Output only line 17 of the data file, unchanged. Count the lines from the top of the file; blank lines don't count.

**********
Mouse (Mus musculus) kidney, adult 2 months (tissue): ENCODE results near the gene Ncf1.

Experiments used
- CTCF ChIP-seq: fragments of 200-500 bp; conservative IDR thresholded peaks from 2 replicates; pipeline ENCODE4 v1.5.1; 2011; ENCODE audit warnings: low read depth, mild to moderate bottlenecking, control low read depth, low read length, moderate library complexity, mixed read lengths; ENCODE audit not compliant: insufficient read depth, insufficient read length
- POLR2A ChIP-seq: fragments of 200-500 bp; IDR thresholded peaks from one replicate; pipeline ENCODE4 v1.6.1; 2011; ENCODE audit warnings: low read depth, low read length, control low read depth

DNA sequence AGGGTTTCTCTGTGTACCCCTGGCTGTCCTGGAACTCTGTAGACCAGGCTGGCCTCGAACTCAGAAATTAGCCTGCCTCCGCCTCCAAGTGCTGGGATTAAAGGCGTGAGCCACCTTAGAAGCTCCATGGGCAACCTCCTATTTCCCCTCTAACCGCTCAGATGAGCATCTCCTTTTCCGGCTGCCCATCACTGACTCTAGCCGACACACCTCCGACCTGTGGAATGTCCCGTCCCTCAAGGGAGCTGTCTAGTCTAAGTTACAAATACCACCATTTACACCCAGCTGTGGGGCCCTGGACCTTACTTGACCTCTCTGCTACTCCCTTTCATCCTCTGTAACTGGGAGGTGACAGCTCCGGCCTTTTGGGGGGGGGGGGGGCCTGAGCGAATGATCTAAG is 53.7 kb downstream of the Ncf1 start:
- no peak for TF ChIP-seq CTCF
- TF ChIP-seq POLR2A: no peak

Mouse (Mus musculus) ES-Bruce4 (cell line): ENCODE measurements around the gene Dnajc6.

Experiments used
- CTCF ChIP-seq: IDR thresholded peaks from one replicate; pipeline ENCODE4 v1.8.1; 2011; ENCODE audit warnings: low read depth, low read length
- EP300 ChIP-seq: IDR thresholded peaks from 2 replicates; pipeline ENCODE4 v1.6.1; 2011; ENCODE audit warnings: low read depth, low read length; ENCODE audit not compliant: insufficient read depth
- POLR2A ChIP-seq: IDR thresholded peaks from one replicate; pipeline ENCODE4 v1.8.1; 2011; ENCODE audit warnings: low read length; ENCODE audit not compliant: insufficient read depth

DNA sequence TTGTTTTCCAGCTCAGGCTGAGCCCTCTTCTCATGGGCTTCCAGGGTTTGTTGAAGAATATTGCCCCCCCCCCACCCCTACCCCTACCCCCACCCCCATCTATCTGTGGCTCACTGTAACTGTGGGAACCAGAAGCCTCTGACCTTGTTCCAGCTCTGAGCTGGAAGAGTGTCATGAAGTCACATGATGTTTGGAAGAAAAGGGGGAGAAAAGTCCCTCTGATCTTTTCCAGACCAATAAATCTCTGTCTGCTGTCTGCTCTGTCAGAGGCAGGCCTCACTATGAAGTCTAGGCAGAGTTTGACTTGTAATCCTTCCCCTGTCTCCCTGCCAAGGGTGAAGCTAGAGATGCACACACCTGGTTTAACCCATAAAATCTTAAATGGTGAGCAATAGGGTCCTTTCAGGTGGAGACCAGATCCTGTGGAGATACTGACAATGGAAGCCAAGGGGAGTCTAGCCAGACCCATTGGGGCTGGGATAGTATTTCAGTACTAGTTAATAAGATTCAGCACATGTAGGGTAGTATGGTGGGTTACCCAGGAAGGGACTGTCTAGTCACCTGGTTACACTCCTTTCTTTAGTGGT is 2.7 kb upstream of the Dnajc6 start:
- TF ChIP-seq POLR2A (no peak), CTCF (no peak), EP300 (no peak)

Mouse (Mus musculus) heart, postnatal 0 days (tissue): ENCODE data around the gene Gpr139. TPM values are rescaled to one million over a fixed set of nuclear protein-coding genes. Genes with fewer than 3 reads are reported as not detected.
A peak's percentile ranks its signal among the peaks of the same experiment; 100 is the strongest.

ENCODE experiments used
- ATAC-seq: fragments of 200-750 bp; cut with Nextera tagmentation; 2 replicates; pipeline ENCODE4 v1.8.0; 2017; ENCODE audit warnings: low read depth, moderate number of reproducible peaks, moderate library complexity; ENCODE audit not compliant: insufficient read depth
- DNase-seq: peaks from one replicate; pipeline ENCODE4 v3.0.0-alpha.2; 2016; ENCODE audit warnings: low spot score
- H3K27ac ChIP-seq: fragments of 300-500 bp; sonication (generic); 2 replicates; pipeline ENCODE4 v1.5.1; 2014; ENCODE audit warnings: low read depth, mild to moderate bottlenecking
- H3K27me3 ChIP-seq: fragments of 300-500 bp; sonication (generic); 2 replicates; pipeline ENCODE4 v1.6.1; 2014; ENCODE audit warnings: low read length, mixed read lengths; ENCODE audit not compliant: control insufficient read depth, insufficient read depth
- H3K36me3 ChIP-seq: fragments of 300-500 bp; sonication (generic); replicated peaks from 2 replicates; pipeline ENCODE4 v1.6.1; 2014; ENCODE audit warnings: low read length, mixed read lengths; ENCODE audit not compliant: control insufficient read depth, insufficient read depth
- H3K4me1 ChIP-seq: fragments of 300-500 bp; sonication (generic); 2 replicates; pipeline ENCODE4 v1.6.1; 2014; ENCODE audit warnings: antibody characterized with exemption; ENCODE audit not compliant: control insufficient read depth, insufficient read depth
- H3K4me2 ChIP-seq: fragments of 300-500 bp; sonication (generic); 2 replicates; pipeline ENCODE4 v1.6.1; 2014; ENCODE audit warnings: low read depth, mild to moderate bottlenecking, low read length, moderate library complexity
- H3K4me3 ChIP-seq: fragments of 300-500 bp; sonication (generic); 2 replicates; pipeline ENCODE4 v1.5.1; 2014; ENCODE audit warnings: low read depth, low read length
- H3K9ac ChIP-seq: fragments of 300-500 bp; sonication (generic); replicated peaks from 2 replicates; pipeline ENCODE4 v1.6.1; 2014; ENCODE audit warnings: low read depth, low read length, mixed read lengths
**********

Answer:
ENCODE experiments used